Although, of course, I would not compare my own work with that of those mentioned here, I do see it as having some affinity with what they are doing. I, too, am dismayed by theoreticism and am also seeking to re-connect with classical writings and traditions in organization studies, both in my book on the organization of Bletchley Park (Grey, 2012) and my forthcoming book on secrecy (Costas and Grey, 2016).
I am sure that many other writers, not referenced here, are trying to do something similar. I certainly hope so because although I don’t suppose the first two ways that organization studies relates to history are redeemable, the third surely is.

 References

Costas, J. & Grey, C. (2016) Secrecy at Work. The Hidden Architecture of Organizational Life. Stanford, CA: Stanford University Press.
Du Gay, P. (2015) ‘Organization (Theory) as a Way of Life’, Journal of Cultural Economy 8 (4): 399-417.
Grey, C. (2012) Decoding Organization. Bletchley Park, Codebreaking and Organization Studies. Cambridge, UK: Cambridge University Press.
Hassard J. (2012) 'Rethinking the Hawthorne Studies: The Western Electric Research in its Social, Political and Historical Context', Human Relations 65 (11): 1431-1461. 
O’Connor, E. (2011) Creating New Knowledge in Management. Appropriating the Field’s Lost Foundations. Stanford, CA: Stanford University Press.

4 comments:

  1. Just adding to the great reading list - there is an interesting handbook edited by Adler on the classic foundations. (Pedro Monteiro)

    https://global.oup.com/academic/product/the-oxford-handbook-of-sociology-and-organization-studies-9780199535231?cc=br&lang=en&#

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    1. Thanks - yes, agree, a very good collection

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  2. Interesting as ever, Chris. I don wonder, however, how much more fuel organization studies have in the tank. At Bath University, Organization Studies have now merged with Strategy (as the junior partner) - I have a strong sense that in the not too distant future organization studies will be nothing more than the title of certain journals, just as happened with Industrial Relations. It will have been swallowed up by Strategy, Leadership and even Marketing!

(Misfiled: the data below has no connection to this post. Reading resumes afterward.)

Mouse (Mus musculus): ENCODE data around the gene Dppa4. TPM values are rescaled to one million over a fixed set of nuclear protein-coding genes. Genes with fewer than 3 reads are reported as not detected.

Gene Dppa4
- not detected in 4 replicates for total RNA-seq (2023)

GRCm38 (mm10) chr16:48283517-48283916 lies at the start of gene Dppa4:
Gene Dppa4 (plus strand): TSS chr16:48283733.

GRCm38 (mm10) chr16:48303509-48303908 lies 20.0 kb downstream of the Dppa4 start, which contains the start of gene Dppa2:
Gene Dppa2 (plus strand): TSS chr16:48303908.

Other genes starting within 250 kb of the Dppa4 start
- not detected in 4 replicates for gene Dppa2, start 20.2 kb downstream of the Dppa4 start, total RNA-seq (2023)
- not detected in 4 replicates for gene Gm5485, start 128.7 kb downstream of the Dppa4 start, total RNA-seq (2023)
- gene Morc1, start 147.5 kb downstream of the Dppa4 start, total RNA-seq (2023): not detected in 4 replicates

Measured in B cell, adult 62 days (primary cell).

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    1. Thanks. Yes, it's a gloomy possibility and the IR comparison is instructive. I didn't know about the Bath merger, and I wonder if the same thing is happening elsewhere? I suppose there is a sense in which it doesn't matter how it gets labelled since the same ideas and traditions - including classical traditions - will remain important. After all, who now speaks of industrial psychology or industrial sociology or even administrative science? Yet the work is still there to be read. Organization Studies itself supplanted some of these and also I sense that OB and OA are becoming less commonly used than a few years ago.

      So perhaps it does not matter so much. Against that, as I hardly need to say to you, language matters. On a similar theme, I could see management and management education giving way to leadership/education.

      Anyway, I am quite sanguine about the likelihood - or certainty - that all our efforts will end up as the merest footnote to intellectual history: if that.